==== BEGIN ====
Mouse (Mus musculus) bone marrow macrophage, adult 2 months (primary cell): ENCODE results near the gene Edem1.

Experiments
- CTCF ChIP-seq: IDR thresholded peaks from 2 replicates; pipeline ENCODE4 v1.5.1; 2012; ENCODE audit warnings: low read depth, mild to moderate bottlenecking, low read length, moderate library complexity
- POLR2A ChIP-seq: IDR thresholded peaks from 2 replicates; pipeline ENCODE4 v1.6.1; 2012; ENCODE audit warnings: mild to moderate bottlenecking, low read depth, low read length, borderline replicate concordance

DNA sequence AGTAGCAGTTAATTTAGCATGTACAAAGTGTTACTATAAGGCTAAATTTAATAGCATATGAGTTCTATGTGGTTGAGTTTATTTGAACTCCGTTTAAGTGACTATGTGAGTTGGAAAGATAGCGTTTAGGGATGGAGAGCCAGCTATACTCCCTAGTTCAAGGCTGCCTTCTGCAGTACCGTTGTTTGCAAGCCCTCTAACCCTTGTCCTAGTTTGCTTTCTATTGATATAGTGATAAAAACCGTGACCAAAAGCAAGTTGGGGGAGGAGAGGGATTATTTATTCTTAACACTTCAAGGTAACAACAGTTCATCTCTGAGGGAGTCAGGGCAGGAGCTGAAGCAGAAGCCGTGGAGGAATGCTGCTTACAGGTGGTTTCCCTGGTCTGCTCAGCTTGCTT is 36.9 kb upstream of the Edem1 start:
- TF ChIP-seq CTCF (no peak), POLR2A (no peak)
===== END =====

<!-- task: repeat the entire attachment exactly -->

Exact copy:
Mouse (Mus musculus) bone marrow macrophage, adult 2 months (primary cell): ENCODE results near the gene Edem1.

Experiments
- CTCF ChIP-seq: IDR thresholded peaks from 2 replicates; pipeline ENCODE4 v1.5.1; 2012; ENCODE audit warnings: low read depth, mild to moderate bottlenecking, low read length, moderate library complexity
- POLR2A ChIP-seq: IDR thresholded peaks from 2 replicates; pipeline ENCODE4 v1.6.1; 2012; ENCODE audit warnings: mild to moderate bottlenecking, low read depth, low read length, borderline replicate concordance

DNA sequence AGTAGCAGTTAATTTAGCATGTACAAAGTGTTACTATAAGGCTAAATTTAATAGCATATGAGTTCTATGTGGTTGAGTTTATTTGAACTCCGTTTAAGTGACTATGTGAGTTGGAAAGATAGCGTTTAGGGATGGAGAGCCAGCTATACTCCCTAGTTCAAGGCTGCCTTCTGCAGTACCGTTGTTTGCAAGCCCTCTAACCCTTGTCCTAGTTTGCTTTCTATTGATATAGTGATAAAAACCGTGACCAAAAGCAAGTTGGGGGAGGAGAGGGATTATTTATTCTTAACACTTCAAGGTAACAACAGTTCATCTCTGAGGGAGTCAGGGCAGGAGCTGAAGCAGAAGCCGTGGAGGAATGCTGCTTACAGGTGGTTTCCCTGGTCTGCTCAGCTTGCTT is 36.9 kb upstream of the Edem1 start:
- TF ChIP-seq CTCF (no peak), POLR2A (no peak)